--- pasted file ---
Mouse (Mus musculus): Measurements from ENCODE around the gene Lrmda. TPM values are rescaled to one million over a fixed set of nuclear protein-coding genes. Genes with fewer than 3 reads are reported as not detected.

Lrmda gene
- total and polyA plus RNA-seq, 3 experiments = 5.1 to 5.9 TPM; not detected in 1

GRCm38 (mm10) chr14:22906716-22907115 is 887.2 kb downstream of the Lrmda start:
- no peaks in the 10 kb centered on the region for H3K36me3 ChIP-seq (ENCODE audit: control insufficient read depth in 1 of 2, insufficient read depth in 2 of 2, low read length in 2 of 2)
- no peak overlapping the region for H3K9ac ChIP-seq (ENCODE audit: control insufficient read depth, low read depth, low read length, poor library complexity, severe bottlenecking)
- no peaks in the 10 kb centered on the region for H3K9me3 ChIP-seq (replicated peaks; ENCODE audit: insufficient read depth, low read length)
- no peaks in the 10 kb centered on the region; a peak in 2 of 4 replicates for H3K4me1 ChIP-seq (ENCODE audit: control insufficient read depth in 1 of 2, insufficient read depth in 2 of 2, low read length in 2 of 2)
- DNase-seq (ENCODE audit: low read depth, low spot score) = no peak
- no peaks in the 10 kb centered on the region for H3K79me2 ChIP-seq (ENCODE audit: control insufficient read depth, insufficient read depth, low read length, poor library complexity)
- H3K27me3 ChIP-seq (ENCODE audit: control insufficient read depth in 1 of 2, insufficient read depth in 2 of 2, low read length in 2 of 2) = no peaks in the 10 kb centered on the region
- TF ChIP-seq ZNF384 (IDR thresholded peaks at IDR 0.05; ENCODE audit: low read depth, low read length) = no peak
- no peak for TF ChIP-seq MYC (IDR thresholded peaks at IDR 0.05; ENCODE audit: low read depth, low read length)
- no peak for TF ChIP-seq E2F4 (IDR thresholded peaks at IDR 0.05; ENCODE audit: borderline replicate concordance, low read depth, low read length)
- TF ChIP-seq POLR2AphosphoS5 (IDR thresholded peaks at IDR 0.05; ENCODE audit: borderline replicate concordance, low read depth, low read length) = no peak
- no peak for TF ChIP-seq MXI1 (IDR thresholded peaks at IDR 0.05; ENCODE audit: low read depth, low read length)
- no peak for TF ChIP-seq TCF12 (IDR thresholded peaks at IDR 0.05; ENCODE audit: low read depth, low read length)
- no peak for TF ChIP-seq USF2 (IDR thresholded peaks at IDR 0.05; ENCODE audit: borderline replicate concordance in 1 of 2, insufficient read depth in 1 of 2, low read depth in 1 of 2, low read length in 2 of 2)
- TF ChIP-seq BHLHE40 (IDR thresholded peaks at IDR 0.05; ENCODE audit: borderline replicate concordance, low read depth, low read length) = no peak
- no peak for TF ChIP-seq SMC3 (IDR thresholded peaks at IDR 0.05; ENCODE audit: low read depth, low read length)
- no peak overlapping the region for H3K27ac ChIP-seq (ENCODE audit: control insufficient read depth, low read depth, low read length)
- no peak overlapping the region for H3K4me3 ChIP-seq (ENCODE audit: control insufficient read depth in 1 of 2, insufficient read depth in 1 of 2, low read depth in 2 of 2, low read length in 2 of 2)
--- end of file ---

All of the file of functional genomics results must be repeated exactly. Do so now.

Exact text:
Mouse (Mus musculus): Measurements from ENCODE around the gene Lrmda. TPM values are rescaled to one million over a fixed set of nuclear protein-coding genes. Genes with fewer than 3 reads are reported as not detected.

Lrmda gene
- total and polyA plus RNA-seq, 3 experiments = 5.1 to 5.9 TPM; not detected in 1

GRCm38 (mm10) chr14:22906716-22907115 is 887.2 kb downstream of the Lrmda start:
- no peaks in the 10 kb centered on the region for H3K36me3 ChIP-seq (ENCODE audit: control insufficient read depth in 1 of 2, insufficient read depth in 2 of 2, low read length in 2 of 2)
- no peak overlapping the region for H3K9ac ChIP-seq (ENCODE audit: control insufficient read depth, low read depth, low read length, poor library complexity, severe bottlenecking)
- no peaks in the 10 kb centered on the region for H3K9me3 ChIP-seq (replicated peaks; ENCODE audit: insufficient read depth, low read length)
- no peaks in the 10 kb centered on the region; a peak in 2 of 4 replicates for H3K4me1 ChIP-seq (ENCODE audit: control insufficient read depth in 1 of 2, insufficient read depth in 2 of 2, low read length in 2 of 2)
- DNase-seq (ENCODE audit: low read depth, low spot score) = no peak
- no peaks in the 10 kb centered on the region for H3K79me2 ChIP-seq (ENCODE audit: control insufficient read depth, insufficient read depth, low read length, poor library complexity)
- H3K27me3 ChIP-seq (ENCODE audit: control insufficient read depth in 1 of 2, insufficient read depth in 2 of 2, low read length in 2 of 2) = no peaks in the 10 kb centered on the region
- TF ChIP-seq ZNF384 (IDR thresholded peaks at IDR 0.05; ENCODE audit: low read depth, low read length) = no peak
- no peak for TF ChIP-seq MYC (IDR thresholded peaks at IDR 0.05; ENCODE audit: low read depth, low read length)
- no peak for TF ChIP-seq E2F4 (IDR thresholded peaks at IDR 0.05; ENCODE audit: borderline replicate concordance, low read depth, low read length)
- TF ChIP-seq POLR2AphosphoS5 (IDR thresholded peaks at IDR 0.05; ENCODE audit: borderline replicate concordance, low read depth, low read length) = no peak
- no peak for TF ChIP-seq MXI1 (IDR thresholded peaks at IDR 0.05; ENCODE audit: low read depth, low read length)
- no peak for TF ChIP-seq TCF12 (IDR thresholded peaks at IDR 0.05; ENCODE audit: low read depth, low read length)
- no peak for TF ChIP-seq USF2 (IDR thresholded peaks at IDR 0.05; ENCODE audit: borderline replicate concordance in 1 of 2, insufficient read depth in 1 of 2, low read depth in 1 of 2, low read length in 2 of 2)
- TF ChIP-seq BHLHE40 (IDR thresholded peaks at IDR 0.05; ENCODE audit: borderline replicate concordance, low read depth, low read length) = no peak
- no peak for TF ChIP-seq SMC3 (IDR thresholded peaks at IDR 0.05; ENCODE audit: low read depth, low read length)
- no peak overlapping the region for H3K27ac ChIP-seq (ENCODE audit: control insufficient read depth, low read depth, low read length)
- no peak overlapping the region for H3K4me3 ChIP-seq (ENCODE audit: control insufficient read depth in 1 of 2, insufficient read depth in 1 of 2, low read depth in 2 of 2, low read length in 2 of 2)